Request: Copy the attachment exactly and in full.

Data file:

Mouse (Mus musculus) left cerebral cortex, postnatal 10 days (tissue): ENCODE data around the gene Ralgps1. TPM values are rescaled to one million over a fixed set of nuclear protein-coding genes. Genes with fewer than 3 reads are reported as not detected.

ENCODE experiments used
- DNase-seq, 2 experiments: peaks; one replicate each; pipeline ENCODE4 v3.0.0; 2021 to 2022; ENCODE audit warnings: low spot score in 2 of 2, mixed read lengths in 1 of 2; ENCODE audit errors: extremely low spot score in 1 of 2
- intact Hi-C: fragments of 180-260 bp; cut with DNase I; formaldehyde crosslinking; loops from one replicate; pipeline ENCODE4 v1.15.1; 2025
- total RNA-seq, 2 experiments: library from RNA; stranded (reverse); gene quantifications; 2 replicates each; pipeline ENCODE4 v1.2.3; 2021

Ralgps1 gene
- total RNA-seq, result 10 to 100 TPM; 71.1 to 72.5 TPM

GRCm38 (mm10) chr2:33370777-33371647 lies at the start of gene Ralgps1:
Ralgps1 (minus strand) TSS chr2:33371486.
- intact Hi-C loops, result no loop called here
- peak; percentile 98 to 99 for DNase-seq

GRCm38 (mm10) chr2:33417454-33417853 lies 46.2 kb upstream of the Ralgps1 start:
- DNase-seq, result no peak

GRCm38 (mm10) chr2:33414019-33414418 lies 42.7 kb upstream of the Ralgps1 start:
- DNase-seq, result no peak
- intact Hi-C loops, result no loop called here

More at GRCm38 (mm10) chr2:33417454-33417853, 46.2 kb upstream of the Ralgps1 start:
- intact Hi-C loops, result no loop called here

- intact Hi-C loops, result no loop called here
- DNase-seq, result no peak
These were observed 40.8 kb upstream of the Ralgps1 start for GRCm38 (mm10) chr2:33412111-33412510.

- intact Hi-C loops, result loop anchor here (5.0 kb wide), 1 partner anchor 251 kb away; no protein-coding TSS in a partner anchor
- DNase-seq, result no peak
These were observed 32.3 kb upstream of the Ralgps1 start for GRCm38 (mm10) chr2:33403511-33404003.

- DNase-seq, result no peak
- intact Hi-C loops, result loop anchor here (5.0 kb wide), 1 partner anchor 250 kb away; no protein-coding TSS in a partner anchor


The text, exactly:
Mouse (Mus musculus) left cerebral cortex, postnatal 10 days (tissue): ENCODE data around the gene Ralgps1. TPM values are rescaled to one million over a fixed set of nuclear protein-coding genes. Genes with fewer than 3 reads are reported as not detected.

ENCODE experiments used
- DNase-seq, 2 experiments: peaks; one replicate each; pipeline ENCODE4 v3.0.0; 2021 to 2022; ENCODE audit warnings: low spot score in 2 of 2, mixed read lengths in 1 of 2; ENCODE audit errors: extremely low spot score in 1 of 2
- intact Hi-C: fragments of 180-260 bp; cut with DNase I; formaldehyde crosslinking; loops from one replicate; pipeline ENCODE4 v1.15.1; 2025
- total RNA-seq, 2 experiments: library from RNA; stranded (reverse); gene quantifications; 2 replicates each; pipeline ENCODE4 v1.2.3; 2021

Ralgps1 gene
- total RNA-seq, result 10 to 100 TPM; 71.1 to 72.5 TPM

GRCm38 (mm10) chr2:33370777-33371647 lies at the start of gene Ralgps1:
Ralgps1 (minus strand) TSS chr2:33371486.
- intact Hi-C loops, result no loop called here
- peak; percentile 98 to 99 for DNase-seq

GRCm38 (mm10) chr2:33417454-33417853 lies 46.2 kb upstream of the Ralgps1 start:
- DNase-seq, result no peak

GRCm38 (mm10) chr2:33414019-33414418 lies 42.7 kb upstream of the Ralgps1 start:
- DNase-seq, result no peak
- intact Hi-C loops, result no loop called here

More at GRCm38 (mm10) chr2:33417454-33417853, 46.2 kb upstream of the Ralgps1 start:
- intact Hi-C loops, result no loop called here

- intact Hi-C loops, result no loop called here
- DNase-seq, result no peak
These were observed 40.8 kb upstream of the Ralgps1 start for GRCm38 (mm10) chr2:33412111-33412510.

- intact Hi-C loops, result loop anchor here (5.0 kb wide), 1 partner anchor 251 kb away; no protein-coding TSS in a partner anchor
- DNase-seq, result no peak
These were observed 32.3 kb upstream of the Ralgps1 start for GRCm38 (mm10) chr2:33403511-33404003.

- DNase-seq, result no peak
- intact Hi-C loops, result loop anchor here (5.0 kb wide), 1 partner anchor 250 kb away; no protein-coding TSS in a partner anchor